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dixontj93060

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I'm loving this learning experience--saves me from going through it the first time I build with concrete forms.

BTW, SpartaChris and those beer-guzzling guys out in CA have tons of experience with sizing and building with forms, e.g., 12" Talon on a P--you might take a peek at their builds or give 'em a call.
 

Pantherjon

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I'm loving this learning experience--saves me from going through it the first time I build with concrete forms.

BTW, SpartaChris and those beer-guzzling guys out in CA have tons of experience with sizing and building with forms, e.g., 12" Talon on a P--you might take a peek at their builds or give 'em a call.
Yeah, but they actually USE the concrete tubes as body tubes, not as mandrels to make body tubes..Which I believe Scott is doing...BTW, I am enjoying this 'learning experience' as well!
 

dixontj93060

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I think Scott decided to deviate from the mandrel approach.

Yeah, but they actually USE the concrete tubes as body tubes, not as mandrels to make body tubes..Which I believe Scott is doing...BTW, I am enjoying this 'learning experience' as well!
 

sodmeister

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Interesting trials & tribulations....keep at `er man ! Never thought of using my Rotozip the same way you have....good idea !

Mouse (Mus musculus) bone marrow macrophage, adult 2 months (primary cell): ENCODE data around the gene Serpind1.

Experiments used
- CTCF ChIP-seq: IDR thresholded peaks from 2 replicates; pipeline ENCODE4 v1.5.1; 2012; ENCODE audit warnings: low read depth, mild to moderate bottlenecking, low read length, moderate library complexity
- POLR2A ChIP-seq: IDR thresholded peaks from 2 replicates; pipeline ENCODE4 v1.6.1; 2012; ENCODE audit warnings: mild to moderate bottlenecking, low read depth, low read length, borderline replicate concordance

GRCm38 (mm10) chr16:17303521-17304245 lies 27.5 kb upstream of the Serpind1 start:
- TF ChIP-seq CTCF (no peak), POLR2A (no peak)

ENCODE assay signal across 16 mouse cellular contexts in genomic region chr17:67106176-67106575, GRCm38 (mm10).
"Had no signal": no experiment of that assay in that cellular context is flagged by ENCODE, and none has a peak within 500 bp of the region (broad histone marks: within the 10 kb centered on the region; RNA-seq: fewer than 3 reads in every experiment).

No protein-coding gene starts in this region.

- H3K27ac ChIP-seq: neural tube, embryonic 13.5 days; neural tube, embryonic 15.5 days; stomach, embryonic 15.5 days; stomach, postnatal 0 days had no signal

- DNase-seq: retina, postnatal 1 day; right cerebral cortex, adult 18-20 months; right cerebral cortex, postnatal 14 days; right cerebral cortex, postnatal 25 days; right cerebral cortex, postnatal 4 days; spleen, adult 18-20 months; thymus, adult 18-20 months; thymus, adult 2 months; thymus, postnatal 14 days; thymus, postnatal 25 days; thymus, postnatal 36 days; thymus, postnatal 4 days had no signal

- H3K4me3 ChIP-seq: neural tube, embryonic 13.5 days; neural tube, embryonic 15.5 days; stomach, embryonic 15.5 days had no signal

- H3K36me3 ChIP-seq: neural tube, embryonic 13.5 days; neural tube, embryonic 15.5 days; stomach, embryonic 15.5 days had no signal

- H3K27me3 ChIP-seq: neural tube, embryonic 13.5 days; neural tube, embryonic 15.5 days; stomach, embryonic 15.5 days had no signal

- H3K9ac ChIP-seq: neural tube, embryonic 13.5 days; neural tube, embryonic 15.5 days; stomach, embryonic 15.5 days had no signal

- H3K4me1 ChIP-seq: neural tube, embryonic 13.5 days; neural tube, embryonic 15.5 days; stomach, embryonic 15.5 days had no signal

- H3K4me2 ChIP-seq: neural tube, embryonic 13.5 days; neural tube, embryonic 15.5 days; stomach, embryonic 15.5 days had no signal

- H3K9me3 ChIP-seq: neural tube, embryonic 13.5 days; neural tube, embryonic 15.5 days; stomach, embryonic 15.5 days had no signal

P
 

Scott Evil

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Thanx for appreciating the "intent" of this thread guys.

It is in fact just a diary of how I'm going about scratch building an upscale version of my L1 Endeavour mod and how I got there.

Crapien III still being at the "liquid state/execution" of planning, some fundamental changes in technique and design WILL OCCUR from time to time and I apologize in advance for any resulting confusion as this diary progresses.

So...........
 

Scott Evil

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......I still need to get my centering ring and bulkhead skills in order regardless of schitsofrenic body tube build plans.

I picked up a cheapie fly cutter yesterday but it's only long enough for 5.5" circles.

Some longer mild steel hex stock and substandard welding techniques applied.

...Hence..."The Franken-Fly Cutter of Doom"...

No blood no glory

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Scott Evil

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A quick blast from the past, some "ego" shots of of how Crapien II got put together...

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cwbullet

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What are you using as ejection charge holders?